FHI 360 is conducting a ground-breaking study, “Adolescent Women and Microbicide Trials: Assessing the Opportunities and Challenges of Participation,” in India and Tanzania among young women ages 15–21. Women need new HIV prevention methods, including oral and topical microbicides, that they control to reduce their vulnerability to HIV. However, adolescent girls are often excluded from studies of these methods, and regulatory bodies are unlikely to allow these methods to be marketed to adolescents without research on the effectiveness and acceptability of microbicides among this age group.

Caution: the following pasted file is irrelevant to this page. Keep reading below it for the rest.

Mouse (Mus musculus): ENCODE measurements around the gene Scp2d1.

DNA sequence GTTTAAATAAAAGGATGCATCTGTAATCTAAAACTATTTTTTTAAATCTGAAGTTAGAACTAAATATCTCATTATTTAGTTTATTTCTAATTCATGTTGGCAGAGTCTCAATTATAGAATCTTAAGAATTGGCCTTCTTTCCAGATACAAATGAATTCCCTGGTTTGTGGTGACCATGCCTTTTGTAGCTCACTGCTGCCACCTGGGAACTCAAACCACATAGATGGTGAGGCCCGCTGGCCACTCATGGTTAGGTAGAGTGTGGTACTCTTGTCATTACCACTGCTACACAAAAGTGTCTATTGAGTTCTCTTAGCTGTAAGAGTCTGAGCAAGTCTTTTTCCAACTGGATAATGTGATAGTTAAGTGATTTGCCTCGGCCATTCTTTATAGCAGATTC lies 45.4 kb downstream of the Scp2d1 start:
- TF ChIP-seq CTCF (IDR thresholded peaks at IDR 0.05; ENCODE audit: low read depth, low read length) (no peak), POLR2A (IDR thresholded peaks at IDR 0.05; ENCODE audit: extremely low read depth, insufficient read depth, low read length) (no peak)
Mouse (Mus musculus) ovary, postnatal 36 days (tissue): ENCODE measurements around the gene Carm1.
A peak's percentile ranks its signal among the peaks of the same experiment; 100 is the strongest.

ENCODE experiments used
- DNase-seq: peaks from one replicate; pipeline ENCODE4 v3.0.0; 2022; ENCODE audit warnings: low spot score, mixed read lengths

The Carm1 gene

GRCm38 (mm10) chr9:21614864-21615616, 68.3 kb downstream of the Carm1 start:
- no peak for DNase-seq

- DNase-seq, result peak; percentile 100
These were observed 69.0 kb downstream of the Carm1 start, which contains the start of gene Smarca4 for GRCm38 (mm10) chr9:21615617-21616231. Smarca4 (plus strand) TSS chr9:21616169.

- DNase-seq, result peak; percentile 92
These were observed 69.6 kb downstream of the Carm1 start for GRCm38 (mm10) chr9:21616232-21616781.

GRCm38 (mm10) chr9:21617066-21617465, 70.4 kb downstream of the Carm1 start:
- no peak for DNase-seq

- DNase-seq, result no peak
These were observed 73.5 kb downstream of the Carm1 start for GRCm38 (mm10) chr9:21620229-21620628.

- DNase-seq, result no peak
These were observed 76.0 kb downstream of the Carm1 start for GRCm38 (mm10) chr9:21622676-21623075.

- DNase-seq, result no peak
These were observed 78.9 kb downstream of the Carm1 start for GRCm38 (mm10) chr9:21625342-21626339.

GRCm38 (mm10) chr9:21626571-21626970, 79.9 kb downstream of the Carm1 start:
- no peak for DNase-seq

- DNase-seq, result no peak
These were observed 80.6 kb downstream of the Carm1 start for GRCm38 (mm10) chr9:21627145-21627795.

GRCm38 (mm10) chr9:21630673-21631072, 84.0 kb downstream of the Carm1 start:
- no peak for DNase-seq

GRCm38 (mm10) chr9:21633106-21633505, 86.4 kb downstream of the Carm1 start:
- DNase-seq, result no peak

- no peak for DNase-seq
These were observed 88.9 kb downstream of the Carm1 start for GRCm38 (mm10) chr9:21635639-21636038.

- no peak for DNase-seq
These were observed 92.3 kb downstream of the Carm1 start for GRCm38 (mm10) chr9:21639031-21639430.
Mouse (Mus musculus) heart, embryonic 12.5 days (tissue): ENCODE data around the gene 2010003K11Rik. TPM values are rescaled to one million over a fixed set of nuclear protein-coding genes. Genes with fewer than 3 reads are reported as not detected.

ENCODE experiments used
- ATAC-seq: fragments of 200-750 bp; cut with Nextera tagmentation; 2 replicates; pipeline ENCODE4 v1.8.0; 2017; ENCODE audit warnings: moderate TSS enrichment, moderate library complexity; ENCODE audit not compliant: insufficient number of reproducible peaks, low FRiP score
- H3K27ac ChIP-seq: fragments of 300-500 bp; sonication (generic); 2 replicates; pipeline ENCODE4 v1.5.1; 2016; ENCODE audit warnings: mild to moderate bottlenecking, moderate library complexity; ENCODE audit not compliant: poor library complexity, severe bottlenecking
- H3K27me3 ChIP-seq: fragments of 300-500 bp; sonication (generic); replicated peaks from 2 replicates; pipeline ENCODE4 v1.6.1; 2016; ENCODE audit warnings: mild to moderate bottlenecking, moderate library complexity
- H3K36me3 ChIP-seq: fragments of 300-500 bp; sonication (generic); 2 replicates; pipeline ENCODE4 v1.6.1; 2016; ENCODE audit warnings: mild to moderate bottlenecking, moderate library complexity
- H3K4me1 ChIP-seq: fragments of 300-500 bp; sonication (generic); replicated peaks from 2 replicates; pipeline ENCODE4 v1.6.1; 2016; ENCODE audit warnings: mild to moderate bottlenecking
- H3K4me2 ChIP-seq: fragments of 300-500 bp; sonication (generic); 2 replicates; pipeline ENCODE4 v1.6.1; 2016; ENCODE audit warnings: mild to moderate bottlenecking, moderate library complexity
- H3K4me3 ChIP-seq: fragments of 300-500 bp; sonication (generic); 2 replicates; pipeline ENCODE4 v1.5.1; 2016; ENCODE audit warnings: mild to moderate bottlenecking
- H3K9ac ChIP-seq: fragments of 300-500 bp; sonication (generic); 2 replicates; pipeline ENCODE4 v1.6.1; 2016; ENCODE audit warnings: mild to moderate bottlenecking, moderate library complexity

To address the challenges in recruiting and retaining young women in HIV prevention trials, FHI 360’s multiphase study aims to: (1) explore the differences in HIV risk among girls ages 15–17 versus those ages 18–21; (2) evaluate the factors that lead to the exclusion of adolescent girls from HIV prevention trials; (3) examine girls’ understanding of research concepts and ability to adhere to clinical trial requirements, and (4) determine the acceptability of microbicide use among this population. Study methods include formative qualitative research in both India and Tanzania and a mock clinical trial in Tanzania. When the study is done, researchers will recommend whether or how trials on microbicides and other HIV prevention methods should be adapted to include adolescent participants. This study is one step toward increasing adolescent girls’ autonomy and decreasing their risk of HIV.